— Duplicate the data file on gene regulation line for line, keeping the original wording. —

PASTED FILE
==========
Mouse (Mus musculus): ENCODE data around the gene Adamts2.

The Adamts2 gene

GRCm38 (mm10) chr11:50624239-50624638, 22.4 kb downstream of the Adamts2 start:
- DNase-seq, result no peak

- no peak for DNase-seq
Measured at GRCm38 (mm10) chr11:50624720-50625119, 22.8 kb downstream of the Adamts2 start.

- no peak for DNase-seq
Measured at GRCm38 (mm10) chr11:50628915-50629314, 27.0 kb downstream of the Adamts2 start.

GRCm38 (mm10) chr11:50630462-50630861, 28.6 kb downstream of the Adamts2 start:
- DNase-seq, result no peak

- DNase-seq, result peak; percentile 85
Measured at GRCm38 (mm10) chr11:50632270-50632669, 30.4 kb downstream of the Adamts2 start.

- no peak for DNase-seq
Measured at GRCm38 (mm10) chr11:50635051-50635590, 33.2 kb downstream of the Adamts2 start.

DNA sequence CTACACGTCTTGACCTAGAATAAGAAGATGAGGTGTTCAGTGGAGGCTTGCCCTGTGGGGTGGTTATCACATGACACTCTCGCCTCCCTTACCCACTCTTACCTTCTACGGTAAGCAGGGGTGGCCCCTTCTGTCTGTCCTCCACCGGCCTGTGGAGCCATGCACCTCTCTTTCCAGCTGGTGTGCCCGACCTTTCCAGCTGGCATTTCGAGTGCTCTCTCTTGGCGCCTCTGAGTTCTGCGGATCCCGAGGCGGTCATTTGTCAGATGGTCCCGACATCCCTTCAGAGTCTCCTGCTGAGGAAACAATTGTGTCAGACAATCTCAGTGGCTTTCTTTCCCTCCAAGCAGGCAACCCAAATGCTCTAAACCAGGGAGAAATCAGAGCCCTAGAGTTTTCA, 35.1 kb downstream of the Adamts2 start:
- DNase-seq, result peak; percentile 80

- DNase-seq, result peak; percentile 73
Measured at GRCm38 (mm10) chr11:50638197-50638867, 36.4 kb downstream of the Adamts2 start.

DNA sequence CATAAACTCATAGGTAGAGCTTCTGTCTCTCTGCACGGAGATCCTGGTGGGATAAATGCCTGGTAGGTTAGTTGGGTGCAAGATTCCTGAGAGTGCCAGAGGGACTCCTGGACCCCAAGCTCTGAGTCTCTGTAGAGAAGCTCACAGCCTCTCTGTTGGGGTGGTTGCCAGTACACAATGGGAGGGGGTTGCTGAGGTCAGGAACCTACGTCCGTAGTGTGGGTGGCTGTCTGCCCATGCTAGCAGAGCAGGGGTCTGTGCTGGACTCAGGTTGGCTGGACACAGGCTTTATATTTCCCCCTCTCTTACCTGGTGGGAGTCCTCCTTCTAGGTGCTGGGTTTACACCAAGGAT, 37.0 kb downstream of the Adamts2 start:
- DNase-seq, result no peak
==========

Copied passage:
Mouse (Mus musculus): ENCODE data around the gene Adamts2.

The Adamts2 gene

GRCm38 (mm10) chr11:50624239-50624638, 22.4 kb downstream of the Adamts2 start:
- DNase-seq, result no peak

- no peak for DNase-seq
Measured at GRCm38 (mm10) chr11:50624720-50625119, 22.8 kb downstream of the Adamts2 start.

- no peak for DNase-seq
Measured at GRCm38 (mm10) chr11:50628915-50629314, 27.0 kb downstream of the Adamts2 start.

GRCm38 (mm10) chr11:50630462-50630861, 28.6 kb downstream of the Adamts2 start:
- DNase-seq, result no peak

- DNase-seq, result peak; percentile 85
Measured at GRCm38 (mm10) chr11:50632270-50632669, 30.4 kb downstream of the Adamts2 start.

- no peak for DNase-seq
Measured at GRCm38 (mm10) chr11:50635051-50635590, 33.2 kb downstream of the Adamts2 start.

DNA sequence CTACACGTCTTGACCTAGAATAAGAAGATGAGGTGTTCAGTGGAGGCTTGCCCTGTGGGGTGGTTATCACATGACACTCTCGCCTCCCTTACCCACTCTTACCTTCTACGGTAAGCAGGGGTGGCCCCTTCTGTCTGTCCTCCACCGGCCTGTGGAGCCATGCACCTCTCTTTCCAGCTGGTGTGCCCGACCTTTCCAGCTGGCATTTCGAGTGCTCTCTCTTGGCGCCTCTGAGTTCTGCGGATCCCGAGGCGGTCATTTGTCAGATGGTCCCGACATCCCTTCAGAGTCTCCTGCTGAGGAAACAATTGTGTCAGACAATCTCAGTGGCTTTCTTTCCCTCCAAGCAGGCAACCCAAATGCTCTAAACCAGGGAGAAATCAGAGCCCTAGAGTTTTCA, 35.1 kb downstream of the Adamts2 start:
- DNase-seq, result peak; percentile 80

- DNase-seq, result peak; percentile 73
Measured at GRCm38 (mm10) chr11:50638197-50638867, 36.4 kb downstream of the Adamts2 start.

DNA sequence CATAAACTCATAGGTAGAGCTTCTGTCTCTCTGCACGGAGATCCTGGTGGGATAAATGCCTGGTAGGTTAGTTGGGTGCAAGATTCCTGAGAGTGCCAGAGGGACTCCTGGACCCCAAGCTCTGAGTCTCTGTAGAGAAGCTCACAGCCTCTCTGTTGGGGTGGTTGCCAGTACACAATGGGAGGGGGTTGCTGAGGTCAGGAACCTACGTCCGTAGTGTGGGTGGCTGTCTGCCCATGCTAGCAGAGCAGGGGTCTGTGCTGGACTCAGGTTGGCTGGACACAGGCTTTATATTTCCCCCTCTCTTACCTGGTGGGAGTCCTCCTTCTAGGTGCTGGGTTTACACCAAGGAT, 37.0 kb downstream of the Adamts2 start:
- DNase-seq, result no peak